Conservative constitutional scholar Ed Whelan called the court’s decision a “grave mistake” while noting that another school restroom case is looming in the 11th U.S. Circuit Court of Appeals. Adams v. School Board of St. Johns County could set up a circuit court split.
“Lawyers for the transgender student will likely argue that the Supreme Court’s denial of Gloucester County’s certiorari petition somehow means that the 11th Circuit should deny St. Johns County’s petition for en banc review,” Mr. Whelan said in National Review Online’s Bench Memos. “But it’s far more likely that some of the justices who voted to deny certiorari did so because St. Johns County’s petition was still pending and it, therefore, wasn’t yet clear whether there would be a conflict among the circuits.”
Another theory is that the high court simply sought to avoid the issue.
South Texas College of Law professor Josh Blackman, an active member of the right-leaning Federalist Society, speculated that the justices wanted to stay away from the “contentious” case.
“They probably won’t take a case until the lower court rules against the trans students. At that point, it will be too late to do anything but rule for the trans students. We saw a similar pattern play out with gay marriage rulings,” he said.
Despite the high court’s 6-3 conservative majority, the panel “is not as conservative as the numbers suggest,” said Mr. Blackman, adding that the justices have allowed the law related to transgender bathroom policies to develop in the 4th Circuit and that it is “difficult to undo those precedents and judgments.”
Curt Levey, president of the conservative Committee for Justice, said that the court is sometimes “happier to let something happen without having to put its thumbprint on it, and maybe that’s true of Gorsuch and [Chief Justice John G.] Roberts.
“There might not be five votes in the direction we would like to see it go,” said Mr. Levey, president of the conservative Committee for Justice, adding that “it’s clearly going in the wrong direction from the conservative point of view.”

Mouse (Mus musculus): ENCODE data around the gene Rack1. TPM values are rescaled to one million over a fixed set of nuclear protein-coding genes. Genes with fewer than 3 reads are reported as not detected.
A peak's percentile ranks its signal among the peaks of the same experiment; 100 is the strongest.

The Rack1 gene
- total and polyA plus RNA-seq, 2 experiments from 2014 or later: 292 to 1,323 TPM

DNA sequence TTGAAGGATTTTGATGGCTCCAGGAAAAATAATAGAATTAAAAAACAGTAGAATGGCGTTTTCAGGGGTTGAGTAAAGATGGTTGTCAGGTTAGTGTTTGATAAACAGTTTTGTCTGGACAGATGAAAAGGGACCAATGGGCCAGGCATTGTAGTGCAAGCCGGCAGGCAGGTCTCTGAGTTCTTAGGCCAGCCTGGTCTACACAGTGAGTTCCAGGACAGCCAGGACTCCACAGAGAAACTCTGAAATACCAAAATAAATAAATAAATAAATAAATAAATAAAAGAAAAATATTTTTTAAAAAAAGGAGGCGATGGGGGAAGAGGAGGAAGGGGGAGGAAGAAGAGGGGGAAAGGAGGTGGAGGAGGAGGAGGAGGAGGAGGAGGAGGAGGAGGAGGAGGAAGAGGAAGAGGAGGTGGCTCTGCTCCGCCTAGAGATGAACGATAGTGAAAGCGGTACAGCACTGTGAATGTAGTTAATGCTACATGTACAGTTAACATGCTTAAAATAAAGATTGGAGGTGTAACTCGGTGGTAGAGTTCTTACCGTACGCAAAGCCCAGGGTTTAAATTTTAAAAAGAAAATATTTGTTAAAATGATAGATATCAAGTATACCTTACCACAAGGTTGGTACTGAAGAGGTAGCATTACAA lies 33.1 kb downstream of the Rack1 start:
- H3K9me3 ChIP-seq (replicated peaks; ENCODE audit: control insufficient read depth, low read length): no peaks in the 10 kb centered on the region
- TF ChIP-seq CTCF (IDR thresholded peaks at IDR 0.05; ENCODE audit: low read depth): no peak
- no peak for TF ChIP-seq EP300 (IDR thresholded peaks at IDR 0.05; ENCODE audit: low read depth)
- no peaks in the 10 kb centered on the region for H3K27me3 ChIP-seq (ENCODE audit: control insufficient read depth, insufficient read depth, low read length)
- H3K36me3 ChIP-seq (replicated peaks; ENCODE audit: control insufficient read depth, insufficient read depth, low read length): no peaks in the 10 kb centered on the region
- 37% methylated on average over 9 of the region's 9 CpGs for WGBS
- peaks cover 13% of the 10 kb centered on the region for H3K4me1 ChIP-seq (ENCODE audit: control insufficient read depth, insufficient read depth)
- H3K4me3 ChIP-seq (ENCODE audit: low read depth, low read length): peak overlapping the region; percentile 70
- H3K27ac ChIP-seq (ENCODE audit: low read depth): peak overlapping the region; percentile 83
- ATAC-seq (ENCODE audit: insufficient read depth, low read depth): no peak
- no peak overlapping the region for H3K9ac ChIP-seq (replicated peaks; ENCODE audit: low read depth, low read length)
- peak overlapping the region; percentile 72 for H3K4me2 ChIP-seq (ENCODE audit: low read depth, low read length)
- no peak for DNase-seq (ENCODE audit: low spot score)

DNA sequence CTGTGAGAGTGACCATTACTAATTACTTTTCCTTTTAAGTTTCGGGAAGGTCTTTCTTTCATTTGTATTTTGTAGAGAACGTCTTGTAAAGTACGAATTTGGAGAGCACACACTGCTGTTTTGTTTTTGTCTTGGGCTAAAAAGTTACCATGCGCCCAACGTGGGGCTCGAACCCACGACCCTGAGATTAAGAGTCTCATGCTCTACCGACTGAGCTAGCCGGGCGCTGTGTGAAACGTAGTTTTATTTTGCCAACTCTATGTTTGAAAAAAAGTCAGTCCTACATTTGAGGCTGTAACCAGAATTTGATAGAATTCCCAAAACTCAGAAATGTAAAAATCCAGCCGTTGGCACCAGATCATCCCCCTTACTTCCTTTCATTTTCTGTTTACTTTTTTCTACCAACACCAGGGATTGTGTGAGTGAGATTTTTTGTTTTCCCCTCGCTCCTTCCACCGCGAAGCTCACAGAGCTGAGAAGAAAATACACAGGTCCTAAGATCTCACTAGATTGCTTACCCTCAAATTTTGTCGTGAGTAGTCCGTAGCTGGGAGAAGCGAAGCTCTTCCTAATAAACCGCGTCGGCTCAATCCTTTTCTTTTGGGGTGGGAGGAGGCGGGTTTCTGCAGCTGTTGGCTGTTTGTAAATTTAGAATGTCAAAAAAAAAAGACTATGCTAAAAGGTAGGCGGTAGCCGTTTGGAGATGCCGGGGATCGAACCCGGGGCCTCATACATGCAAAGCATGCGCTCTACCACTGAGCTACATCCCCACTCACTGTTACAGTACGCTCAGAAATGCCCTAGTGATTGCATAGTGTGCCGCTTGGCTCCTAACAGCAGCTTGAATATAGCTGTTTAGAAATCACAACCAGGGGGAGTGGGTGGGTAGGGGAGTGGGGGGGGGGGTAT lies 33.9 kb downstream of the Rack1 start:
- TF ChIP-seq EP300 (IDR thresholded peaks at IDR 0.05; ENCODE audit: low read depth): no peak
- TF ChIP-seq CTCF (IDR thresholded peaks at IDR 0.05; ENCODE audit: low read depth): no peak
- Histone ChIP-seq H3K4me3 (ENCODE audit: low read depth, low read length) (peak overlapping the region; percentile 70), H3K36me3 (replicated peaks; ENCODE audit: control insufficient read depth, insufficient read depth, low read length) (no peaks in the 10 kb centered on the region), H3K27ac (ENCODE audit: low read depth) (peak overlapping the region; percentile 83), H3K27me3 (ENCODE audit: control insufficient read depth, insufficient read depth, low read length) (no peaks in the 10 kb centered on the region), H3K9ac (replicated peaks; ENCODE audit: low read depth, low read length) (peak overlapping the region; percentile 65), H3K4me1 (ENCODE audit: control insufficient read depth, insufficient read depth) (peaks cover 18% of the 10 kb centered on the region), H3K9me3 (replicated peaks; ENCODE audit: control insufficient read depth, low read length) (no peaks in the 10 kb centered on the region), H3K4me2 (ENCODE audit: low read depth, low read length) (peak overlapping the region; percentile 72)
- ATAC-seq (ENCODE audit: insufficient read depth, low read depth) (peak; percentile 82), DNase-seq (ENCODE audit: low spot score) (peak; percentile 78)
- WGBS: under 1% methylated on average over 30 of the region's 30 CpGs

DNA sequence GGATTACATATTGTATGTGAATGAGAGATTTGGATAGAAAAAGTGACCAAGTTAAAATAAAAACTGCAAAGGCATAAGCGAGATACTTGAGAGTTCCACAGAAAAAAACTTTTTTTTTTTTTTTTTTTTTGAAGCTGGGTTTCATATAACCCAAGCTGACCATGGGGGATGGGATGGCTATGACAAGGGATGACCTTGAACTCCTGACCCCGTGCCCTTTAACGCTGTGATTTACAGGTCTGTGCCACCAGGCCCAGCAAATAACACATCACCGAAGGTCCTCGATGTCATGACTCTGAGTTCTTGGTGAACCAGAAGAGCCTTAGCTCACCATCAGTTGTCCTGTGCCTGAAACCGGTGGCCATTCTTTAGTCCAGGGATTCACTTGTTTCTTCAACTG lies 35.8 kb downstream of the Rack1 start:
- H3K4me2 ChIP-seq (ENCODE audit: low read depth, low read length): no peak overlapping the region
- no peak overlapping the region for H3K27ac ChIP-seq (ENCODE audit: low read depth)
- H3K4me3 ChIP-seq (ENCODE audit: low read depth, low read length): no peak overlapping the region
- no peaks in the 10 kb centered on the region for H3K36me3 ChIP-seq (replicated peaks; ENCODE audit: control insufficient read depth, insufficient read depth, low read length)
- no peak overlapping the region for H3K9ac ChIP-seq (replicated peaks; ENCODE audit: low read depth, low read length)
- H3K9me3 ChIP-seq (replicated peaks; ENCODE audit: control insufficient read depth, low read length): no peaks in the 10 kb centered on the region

There is no shortage of transgender rights cases making their way through the legal pipeline, thanks in large part to the ACLU.
The left-tilting legal giant filed a lawsuit Friday against Tennessee’s recently enacted measure requiring businesses to post signs on public restrooms that permit transgender access.
Under the statute, which goes into effect Thursday, a sign must be posted outside restrooms where transgender individuals may be present, reading: “This facility maintains a policy of allowing the use of restrooms by either biological sex, regardless of the designation on the restroom.”
“Forcing businesses to display a stigmatizing message for political expedience is unconstitutional,” Hedy Weinberg, ACLU of Tennessee executive director, said in a statement. “Furthermore, by targeting the transgender community, these government-mandated signs marginalize and endanger transgender individuals.”
Last year, the ACLU sued Idaho after the state became the first to bar male-to-female transgender athletes from competing in girls’ and women’s sports — the law was put on hold pending the outcome of the legal fight — and followed up this year with a lawsuit against a similar measure in West Virginia.
Already knocking at the Supreme Court’s door is Dignity Health v. Evan Minton, which pits a Catholic hospital against a transgender female-to-male patient who sought to have a hysterectomy as part of his transition. The hospital refused, citing its religious and ethical positions.
The justices have not said whether they will hear that challenge.
Justices offer no comment on why they deny certiorari, as was the case with Grimm v. Gloucester.
“Maybe the justices wanted to delay taking on more controversial cases this year,” Ms. Heriot said. “Maybe they would have preferred a case where the Court of Appeals hadn’t also raised a constitutional issue. Or maybe they would have preferred to deal with the issue in the athletic team context. We’ll know more when the next case comes before the Court.”